Under ERISA, a participant can sue a fiduciary for breaching the ERISA duty of loyalty for charging excessive fees: “A fiduciary shall discharge his duties with respect to a plan solely in the interest of the participants and beneficiaries and . . . for the exclusive purpose of . . . defraying reasonable expenses of administering the plan.” 29 U.S.C. § 1104(a)(1)(A)(ii).
Unfortunately, the Danza case was brought directly against Fidelity as a fiduciary for charging an excessive fee. Although Fidelity was a fiduciary with respect to administering the Plan, the Fifth Circuit affirmed that Fidelity was not a fiduciary when it entered into a fee agreement with the Plan Sponsor which set forth the $1,200 fee for reviewing a DRO.
This is an interesting case in the area of QDRO law because the issue of whether a $1,200 fee for reviewing a DRO is reasonable has not been decided. In general, the fee that third party plan administrators charge for reviewing DROs have increased dramatically in recent years, and we expect more excessive fee litigation in the near future. However, future plaintiffs will likely sue the Employer for breaching its fiduciary duty when it entered into the contract providing unreasonable rates for QDRO review, rather than trying to sue the entity providing the review service as a fiduciary.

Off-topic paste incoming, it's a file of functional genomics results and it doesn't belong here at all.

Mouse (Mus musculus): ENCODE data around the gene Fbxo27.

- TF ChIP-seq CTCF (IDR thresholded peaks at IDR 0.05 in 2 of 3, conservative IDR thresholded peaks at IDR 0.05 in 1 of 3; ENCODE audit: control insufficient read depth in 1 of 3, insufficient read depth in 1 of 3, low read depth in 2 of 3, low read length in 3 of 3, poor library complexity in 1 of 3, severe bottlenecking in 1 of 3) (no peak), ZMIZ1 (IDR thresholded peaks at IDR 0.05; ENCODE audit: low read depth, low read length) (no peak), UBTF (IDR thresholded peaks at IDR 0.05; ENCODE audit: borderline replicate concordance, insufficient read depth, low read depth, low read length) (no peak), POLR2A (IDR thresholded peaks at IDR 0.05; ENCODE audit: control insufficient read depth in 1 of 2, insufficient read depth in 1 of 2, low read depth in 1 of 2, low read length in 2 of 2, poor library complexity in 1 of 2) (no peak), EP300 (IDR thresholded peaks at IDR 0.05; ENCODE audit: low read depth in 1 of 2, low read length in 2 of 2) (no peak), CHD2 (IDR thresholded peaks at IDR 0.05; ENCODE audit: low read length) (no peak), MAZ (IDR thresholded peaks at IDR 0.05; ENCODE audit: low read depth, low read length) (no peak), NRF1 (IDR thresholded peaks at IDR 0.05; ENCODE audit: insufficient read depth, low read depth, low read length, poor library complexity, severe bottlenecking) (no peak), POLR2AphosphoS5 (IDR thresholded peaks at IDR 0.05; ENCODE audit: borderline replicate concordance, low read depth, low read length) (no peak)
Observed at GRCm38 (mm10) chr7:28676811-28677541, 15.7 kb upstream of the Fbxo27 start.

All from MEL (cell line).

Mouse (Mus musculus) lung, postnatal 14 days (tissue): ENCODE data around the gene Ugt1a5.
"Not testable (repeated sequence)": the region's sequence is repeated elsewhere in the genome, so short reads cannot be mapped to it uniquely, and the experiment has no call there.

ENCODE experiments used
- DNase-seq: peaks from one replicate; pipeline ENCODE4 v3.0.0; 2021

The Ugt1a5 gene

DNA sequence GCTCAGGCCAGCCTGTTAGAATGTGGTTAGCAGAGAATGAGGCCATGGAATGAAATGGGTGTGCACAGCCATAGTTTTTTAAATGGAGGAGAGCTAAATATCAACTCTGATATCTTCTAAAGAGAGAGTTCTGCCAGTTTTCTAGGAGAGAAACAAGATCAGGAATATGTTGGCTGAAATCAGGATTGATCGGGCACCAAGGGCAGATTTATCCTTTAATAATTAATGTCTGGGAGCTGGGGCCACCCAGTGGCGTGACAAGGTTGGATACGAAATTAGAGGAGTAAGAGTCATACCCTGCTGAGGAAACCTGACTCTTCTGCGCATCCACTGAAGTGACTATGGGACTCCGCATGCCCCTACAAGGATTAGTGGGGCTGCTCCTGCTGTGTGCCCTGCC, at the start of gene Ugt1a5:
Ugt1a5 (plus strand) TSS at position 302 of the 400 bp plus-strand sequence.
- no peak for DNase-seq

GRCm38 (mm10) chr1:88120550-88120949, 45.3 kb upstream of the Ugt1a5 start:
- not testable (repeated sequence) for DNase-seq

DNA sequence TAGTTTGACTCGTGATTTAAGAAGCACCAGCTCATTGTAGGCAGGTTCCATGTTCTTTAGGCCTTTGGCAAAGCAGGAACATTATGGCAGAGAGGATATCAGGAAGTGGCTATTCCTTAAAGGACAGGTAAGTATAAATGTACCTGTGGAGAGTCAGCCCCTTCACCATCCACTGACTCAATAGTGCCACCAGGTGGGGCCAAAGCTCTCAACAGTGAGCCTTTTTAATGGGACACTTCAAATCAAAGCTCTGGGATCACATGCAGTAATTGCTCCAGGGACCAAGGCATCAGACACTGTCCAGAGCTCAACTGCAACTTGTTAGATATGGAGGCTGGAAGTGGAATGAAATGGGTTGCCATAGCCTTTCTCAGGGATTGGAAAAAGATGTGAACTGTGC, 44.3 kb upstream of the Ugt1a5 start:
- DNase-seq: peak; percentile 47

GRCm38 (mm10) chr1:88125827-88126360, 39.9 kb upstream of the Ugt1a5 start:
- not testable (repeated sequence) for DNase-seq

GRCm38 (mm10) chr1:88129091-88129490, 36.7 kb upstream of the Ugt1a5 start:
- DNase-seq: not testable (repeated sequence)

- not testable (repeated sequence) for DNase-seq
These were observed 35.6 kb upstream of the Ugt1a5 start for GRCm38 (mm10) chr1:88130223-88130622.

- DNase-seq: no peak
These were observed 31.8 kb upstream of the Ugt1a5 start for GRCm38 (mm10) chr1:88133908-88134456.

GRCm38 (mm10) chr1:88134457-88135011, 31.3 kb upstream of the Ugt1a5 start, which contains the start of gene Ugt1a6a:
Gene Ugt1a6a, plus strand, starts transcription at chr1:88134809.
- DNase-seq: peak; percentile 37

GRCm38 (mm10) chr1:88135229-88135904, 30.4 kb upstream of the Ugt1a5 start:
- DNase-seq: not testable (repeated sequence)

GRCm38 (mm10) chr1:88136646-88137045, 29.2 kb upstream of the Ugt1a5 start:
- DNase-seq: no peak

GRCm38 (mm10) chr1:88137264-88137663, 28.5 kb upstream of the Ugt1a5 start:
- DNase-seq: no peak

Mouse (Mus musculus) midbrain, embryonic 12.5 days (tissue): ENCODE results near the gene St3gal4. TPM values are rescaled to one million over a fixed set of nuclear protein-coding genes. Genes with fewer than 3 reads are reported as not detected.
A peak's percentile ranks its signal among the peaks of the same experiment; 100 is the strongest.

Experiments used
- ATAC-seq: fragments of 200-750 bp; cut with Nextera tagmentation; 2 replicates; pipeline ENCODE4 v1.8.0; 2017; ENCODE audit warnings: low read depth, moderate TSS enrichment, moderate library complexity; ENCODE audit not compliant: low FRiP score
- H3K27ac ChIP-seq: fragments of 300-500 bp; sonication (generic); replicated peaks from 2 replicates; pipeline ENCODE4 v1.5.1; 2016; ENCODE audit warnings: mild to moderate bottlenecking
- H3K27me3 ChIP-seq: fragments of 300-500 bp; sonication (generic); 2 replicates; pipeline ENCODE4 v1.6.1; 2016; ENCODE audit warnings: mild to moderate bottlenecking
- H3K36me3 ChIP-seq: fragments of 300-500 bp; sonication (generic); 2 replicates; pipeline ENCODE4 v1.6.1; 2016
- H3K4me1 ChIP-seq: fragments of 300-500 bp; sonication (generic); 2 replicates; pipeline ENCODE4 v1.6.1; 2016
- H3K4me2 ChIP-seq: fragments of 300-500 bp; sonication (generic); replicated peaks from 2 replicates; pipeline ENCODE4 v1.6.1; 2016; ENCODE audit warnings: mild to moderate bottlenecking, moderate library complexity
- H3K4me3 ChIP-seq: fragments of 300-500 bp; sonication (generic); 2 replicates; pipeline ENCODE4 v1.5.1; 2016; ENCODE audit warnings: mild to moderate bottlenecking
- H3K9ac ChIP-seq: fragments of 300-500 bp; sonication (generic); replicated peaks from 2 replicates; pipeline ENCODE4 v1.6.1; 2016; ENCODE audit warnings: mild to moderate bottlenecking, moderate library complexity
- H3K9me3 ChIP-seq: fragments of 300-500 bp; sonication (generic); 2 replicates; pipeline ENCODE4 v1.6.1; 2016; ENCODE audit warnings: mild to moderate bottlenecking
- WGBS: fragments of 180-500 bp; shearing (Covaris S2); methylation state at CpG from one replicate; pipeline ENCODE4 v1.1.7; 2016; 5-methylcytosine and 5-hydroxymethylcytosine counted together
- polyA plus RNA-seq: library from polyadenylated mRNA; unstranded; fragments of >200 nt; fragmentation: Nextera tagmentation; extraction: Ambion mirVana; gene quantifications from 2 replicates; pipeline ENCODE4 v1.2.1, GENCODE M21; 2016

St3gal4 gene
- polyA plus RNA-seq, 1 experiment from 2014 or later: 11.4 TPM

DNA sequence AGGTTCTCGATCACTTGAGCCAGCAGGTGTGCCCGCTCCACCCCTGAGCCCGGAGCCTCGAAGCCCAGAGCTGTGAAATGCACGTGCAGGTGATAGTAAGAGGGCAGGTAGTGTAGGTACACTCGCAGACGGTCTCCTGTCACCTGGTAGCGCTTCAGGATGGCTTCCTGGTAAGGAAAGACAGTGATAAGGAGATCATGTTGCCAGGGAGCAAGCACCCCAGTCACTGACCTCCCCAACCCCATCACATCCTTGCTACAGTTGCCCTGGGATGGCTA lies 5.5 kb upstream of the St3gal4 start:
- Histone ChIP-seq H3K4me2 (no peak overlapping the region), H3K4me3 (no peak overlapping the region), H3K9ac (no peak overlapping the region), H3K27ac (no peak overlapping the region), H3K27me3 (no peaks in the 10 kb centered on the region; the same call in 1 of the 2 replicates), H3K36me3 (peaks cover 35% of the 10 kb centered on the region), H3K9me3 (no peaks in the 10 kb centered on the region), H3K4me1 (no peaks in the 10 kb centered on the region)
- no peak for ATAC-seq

If a party in a divorce case is contemplating retirement during the divorce case, it is important to address the retirement benefits before the employee retires and commences pension benefits. Courts have recently held that survivor benefits cannot be changed after the participant retires! Furthermore, some methods of division for pension plan benefits (such as the separate account division method) are not available after retirement.
When an employee is in the process of retiring, the employer requests that several forms are completed in order to commence pension benefit payments. One of these forms is a benefit distribution form which requires the participant to choose a benefit payment option and survivor benefit option. In the case of VanderKam v. PBGC, 09-cv-1907 (May 7, 2013), the participant elected at retirement to have his first Wife as the survivor beneficiary for his pension benefits with Huffy Corporation. Subsequent to retirement, Husband and Wife finalized their divorce and Husband and Wife agreed that Wife was not awarded any benefits in the Plan. Husband prepared a Domestic Relations Order (“DRO”) which provided that Wife was not assigned survivor benefits and that Husband’s new spouse would be the survivor beneficiary.
The Plan Administrator rejected the DRO and made a determination that the Domestic Relations Order did not qualify as a QDRO. The District Court for the District of Columbia in VanderKam ruled that the Plan Administrator’s decision to not qualify the DRO should be upheld because the Plan Administrator relied on decisions from the Fourth, Fifth, and Ninth Circuits.